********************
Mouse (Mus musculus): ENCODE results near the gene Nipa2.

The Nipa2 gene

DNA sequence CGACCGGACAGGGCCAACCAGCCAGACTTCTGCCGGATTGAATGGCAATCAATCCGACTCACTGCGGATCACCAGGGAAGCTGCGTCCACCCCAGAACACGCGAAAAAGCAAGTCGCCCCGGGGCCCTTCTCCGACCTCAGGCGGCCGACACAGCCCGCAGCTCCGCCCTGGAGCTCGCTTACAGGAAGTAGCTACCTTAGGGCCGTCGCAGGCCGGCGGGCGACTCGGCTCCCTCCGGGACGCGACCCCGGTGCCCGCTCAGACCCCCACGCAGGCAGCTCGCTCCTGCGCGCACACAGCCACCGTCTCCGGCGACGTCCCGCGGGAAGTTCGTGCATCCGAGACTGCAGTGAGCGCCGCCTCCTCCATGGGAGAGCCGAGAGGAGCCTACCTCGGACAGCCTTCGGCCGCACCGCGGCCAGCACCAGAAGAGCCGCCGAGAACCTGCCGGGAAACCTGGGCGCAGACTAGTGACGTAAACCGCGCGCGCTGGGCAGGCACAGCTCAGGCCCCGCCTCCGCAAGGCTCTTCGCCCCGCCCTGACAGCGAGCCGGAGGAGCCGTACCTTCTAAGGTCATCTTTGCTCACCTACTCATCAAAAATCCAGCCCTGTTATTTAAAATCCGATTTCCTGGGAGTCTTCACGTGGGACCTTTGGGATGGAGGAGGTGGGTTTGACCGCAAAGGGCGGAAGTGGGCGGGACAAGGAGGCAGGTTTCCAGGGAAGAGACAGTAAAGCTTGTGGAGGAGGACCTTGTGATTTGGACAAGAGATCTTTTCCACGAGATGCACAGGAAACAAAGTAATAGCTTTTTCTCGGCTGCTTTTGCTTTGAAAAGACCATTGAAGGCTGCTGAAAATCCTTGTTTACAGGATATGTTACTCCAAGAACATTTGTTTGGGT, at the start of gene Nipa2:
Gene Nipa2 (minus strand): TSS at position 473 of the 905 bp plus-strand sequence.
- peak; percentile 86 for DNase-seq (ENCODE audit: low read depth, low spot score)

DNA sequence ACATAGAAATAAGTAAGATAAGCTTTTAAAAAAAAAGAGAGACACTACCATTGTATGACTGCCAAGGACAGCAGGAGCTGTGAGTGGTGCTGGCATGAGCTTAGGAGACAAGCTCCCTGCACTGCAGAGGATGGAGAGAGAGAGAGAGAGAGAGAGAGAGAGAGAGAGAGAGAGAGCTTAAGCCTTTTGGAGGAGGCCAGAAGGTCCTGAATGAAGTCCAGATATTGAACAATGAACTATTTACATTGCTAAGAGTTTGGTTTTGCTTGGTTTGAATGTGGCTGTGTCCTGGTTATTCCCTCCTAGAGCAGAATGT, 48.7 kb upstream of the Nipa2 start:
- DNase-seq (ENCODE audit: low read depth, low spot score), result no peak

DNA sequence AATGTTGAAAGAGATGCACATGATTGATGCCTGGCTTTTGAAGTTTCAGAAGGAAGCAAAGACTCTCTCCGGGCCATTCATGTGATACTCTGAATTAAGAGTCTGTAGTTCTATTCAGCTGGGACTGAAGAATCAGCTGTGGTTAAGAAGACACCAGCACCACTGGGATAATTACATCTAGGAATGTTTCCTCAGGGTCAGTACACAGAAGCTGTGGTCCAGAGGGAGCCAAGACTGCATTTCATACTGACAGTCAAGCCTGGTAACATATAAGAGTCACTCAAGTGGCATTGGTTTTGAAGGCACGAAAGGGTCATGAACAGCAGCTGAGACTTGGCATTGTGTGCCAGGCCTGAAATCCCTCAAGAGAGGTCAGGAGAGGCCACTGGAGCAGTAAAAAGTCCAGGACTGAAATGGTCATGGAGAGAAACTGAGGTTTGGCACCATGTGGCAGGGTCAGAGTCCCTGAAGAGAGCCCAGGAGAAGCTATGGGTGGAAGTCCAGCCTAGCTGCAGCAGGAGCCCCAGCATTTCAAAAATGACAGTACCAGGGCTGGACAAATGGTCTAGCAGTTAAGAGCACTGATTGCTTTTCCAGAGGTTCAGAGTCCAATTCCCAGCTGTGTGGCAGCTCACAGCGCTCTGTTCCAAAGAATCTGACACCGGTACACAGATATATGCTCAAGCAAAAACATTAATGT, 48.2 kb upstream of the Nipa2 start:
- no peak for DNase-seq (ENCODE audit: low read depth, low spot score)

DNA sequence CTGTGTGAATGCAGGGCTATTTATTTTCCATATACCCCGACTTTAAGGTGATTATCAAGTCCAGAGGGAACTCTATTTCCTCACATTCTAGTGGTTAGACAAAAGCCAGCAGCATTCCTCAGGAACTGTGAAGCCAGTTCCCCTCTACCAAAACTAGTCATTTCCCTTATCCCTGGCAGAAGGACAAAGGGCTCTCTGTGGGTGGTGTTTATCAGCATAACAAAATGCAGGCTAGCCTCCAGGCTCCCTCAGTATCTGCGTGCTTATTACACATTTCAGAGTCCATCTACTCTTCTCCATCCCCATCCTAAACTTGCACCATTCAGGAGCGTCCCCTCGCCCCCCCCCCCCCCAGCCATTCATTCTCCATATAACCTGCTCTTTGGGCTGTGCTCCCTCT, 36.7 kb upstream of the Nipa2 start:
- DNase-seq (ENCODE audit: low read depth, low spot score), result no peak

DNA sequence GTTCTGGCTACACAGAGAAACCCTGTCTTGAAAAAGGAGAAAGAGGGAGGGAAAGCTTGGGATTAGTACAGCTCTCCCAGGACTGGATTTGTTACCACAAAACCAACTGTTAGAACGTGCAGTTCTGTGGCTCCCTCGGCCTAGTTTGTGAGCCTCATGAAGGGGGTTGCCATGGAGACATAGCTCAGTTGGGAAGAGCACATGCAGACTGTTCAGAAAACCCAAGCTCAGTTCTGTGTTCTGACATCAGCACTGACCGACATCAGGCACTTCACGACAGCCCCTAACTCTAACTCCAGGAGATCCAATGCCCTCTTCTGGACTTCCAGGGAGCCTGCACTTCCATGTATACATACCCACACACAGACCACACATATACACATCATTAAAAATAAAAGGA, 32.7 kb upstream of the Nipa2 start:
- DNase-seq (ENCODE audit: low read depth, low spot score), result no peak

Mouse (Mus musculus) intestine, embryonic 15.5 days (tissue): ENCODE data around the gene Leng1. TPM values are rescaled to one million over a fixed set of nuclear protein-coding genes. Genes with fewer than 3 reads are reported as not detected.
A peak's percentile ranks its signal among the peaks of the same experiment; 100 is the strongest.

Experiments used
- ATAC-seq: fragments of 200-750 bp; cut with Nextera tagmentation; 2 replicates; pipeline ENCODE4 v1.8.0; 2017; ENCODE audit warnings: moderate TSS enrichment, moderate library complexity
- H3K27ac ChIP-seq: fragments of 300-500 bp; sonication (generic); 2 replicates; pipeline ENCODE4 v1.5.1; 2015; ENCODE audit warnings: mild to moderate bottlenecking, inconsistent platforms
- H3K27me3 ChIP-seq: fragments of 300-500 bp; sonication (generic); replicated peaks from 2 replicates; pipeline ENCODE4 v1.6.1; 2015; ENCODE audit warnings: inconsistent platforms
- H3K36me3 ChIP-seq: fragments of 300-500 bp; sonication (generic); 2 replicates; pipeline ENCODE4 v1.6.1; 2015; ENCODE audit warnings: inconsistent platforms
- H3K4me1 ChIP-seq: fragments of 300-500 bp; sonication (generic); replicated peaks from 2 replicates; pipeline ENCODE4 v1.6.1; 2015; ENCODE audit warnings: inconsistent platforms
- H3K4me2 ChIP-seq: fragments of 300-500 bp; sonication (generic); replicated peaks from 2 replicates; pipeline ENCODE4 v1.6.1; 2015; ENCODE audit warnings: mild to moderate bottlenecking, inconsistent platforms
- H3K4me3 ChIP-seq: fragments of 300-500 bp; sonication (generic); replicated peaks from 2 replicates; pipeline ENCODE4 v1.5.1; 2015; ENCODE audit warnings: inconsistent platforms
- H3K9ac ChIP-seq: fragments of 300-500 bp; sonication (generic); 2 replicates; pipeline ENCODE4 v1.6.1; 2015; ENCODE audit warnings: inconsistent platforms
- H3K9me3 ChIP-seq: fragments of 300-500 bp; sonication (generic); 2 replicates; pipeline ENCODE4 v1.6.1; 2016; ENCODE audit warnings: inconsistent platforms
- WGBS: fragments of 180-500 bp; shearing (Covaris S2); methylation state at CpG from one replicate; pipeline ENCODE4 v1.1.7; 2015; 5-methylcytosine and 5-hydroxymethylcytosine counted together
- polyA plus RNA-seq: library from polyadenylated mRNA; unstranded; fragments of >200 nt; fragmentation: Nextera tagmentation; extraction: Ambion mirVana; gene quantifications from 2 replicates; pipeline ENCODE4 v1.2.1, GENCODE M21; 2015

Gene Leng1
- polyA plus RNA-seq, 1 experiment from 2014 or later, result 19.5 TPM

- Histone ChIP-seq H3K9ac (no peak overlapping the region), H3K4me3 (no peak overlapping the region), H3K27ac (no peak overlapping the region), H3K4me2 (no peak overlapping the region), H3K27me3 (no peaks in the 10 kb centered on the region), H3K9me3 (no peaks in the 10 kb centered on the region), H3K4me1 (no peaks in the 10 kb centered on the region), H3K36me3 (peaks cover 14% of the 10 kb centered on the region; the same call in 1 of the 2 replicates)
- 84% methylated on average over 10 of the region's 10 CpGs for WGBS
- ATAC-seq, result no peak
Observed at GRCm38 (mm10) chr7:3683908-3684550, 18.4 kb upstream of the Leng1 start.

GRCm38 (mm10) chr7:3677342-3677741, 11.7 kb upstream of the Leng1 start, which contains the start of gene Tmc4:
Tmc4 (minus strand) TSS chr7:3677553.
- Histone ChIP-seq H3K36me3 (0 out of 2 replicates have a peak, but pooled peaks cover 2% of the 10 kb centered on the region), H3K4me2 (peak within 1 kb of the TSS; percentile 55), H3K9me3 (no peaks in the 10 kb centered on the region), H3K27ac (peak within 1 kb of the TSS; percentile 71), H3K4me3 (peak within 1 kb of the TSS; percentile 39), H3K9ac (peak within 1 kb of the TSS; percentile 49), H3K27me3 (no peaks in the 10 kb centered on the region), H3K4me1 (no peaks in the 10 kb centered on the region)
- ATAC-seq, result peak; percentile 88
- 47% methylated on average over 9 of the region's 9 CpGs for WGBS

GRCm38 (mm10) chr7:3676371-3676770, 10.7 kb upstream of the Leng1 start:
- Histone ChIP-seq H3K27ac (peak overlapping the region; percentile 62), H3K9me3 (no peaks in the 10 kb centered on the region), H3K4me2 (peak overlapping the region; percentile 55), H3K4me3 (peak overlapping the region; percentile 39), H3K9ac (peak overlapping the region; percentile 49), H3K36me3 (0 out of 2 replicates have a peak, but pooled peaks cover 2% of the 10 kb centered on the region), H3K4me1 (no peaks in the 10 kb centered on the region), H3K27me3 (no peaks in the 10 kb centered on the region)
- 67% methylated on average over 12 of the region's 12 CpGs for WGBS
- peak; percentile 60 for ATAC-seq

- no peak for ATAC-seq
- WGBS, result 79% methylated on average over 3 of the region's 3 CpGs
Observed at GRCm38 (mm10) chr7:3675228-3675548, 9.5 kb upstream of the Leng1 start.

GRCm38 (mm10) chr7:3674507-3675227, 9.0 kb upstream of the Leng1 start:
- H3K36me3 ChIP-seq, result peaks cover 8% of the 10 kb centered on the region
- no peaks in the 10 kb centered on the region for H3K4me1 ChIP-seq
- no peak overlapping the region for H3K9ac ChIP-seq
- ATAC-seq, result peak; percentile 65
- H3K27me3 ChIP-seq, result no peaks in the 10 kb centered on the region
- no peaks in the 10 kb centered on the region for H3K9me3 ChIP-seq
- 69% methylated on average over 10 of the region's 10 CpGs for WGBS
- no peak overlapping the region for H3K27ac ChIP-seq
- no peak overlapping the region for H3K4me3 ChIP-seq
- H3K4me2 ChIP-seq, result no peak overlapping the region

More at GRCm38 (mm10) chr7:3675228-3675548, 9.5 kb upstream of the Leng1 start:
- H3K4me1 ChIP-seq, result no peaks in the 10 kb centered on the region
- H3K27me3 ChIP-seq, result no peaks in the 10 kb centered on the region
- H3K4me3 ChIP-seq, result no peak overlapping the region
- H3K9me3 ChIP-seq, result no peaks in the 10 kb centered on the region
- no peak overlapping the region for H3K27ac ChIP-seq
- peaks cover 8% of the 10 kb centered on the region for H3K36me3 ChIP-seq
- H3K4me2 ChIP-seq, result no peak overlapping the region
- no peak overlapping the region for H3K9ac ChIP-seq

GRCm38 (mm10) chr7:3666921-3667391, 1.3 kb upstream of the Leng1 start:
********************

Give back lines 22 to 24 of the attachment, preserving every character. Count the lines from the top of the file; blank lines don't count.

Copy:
- H3K4me2 ChIP-seq: fragments of 300-500 bp; sonication (generic); replicated peaks from 2 replicates; pipeline ENCODE4 v1.6.1; 2015; ENCODE audit warnings: mild to moderate bottlenecking, inconsistent platforms
- H3K4me3 ChIP-seq: fragments of 300-500 bp; sonication (generic); replicated peaks from 2 replicates; pipeline ENCODE4 v1.5.1; 2015; ENCODE audit warnings: inconsistent platforms
- H3K9ac ChIP-seq: fragments of 300-500 bp; sonication (generic); 2 replicates; pipeline ENCODE4 v1.6.1; 2015; ENCODE audit warnings: inconsistent platforms